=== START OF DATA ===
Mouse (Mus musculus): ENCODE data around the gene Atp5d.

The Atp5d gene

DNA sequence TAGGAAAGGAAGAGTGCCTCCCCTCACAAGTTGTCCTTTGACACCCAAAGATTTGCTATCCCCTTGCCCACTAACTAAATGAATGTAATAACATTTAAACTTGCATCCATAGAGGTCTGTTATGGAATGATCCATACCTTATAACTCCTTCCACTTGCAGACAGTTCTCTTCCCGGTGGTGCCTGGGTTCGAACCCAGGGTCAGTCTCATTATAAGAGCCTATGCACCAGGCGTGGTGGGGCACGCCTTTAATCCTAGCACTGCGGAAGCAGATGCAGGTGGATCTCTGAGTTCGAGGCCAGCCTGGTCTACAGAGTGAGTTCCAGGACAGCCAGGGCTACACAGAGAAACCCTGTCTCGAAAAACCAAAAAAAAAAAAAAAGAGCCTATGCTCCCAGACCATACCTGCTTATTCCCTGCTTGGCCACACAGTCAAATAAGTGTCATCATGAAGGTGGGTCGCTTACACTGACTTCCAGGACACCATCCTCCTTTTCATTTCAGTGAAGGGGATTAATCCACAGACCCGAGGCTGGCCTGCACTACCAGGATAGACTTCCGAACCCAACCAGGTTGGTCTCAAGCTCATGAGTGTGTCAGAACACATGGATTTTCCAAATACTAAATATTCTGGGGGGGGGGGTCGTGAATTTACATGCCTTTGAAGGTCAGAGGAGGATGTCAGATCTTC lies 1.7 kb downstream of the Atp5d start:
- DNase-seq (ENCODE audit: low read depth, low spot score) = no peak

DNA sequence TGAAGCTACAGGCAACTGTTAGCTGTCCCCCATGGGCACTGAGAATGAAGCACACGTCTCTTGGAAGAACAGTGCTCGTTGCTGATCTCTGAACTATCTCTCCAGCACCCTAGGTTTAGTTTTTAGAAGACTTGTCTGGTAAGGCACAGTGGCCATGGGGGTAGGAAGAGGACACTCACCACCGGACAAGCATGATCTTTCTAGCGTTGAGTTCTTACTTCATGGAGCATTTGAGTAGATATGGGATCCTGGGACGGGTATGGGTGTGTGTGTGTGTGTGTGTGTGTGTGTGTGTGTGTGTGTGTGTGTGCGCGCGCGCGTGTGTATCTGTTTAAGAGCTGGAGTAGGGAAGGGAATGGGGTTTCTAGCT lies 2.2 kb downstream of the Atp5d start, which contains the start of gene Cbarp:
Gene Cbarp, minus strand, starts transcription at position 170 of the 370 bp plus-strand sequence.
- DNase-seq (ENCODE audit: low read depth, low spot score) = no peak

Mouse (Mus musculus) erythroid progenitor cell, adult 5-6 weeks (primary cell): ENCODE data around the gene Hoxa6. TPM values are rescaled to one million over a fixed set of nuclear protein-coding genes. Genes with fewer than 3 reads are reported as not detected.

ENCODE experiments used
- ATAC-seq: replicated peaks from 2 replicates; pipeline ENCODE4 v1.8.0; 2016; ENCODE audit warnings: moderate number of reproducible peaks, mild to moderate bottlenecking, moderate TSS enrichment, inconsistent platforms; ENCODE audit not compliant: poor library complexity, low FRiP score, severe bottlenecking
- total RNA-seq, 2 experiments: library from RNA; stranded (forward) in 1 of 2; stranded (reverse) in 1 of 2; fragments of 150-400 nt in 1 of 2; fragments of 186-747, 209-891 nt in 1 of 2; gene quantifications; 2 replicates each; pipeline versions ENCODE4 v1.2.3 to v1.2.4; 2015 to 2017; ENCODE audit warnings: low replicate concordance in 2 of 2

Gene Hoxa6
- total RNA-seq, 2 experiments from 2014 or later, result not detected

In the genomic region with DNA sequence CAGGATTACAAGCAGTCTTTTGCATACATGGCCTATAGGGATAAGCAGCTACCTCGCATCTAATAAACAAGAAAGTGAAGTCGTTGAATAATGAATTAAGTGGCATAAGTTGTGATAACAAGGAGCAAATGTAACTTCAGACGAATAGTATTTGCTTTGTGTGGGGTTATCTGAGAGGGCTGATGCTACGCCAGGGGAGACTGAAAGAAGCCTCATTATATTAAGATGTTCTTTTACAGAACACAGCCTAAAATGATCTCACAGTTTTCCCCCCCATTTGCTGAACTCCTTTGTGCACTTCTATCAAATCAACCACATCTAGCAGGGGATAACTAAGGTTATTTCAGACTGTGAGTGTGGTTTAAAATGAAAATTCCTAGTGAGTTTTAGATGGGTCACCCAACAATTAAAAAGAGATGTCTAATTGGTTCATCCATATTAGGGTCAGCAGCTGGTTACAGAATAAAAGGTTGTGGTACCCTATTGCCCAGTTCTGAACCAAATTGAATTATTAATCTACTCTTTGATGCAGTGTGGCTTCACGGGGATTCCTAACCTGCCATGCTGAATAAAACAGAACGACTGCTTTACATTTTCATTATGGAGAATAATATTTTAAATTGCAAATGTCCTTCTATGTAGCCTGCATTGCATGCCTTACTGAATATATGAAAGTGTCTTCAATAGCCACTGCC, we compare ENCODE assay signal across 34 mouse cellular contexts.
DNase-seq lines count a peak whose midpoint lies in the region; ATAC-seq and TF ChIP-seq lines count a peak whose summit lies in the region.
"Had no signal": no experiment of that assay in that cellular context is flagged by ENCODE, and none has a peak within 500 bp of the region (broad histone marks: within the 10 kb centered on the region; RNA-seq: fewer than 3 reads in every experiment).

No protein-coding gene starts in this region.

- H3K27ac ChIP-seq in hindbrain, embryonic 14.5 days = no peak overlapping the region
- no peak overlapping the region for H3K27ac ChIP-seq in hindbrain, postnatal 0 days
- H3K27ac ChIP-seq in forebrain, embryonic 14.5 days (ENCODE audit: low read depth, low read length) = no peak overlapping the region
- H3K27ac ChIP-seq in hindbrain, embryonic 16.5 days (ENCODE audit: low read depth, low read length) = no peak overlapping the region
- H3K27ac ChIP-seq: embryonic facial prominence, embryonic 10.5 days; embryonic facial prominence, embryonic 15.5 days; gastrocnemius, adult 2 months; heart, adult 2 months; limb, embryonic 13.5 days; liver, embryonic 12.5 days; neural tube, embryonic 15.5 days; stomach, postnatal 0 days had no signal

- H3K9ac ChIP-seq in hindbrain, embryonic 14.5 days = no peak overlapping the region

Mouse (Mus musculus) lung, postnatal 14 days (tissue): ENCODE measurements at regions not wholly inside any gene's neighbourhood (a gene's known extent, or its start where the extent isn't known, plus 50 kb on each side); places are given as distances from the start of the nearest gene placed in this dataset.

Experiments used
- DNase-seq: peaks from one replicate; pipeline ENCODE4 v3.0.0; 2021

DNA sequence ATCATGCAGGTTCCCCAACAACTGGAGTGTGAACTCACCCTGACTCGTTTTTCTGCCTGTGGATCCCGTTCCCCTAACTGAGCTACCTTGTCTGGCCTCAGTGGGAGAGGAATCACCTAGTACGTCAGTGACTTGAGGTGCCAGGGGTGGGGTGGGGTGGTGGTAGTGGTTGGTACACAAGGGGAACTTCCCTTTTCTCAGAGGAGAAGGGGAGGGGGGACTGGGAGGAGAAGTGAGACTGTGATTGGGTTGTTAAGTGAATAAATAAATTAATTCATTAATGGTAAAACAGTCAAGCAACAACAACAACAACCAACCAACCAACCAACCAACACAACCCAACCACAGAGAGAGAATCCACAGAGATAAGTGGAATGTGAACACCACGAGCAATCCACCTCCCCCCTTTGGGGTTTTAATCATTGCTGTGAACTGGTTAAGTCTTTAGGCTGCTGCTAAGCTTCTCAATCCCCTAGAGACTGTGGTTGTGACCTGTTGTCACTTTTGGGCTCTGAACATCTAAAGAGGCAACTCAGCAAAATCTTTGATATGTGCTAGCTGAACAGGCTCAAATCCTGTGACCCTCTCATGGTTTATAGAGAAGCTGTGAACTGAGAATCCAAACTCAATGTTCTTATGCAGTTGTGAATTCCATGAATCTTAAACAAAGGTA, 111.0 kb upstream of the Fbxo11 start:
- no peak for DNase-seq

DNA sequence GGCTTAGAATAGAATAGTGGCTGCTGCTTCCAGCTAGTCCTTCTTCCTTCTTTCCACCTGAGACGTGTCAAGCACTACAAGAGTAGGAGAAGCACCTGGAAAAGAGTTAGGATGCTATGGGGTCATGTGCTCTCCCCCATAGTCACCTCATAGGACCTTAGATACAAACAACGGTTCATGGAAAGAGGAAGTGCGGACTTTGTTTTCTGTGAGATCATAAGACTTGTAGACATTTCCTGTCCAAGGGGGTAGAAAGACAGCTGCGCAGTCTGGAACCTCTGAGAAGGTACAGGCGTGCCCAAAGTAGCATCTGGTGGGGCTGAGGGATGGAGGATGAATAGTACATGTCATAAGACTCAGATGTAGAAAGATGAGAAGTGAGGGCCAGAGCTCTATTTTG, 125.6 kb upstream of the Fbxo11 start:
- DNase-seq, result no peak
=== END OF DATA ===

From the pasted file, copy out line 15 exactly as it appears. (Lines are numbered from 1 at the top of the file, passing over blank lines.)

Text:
DNase-seq lines count a peak whose midpoint lies in the region; ATAC-seq and TF ChIP-seq lines count a peak whose summit lies in the region.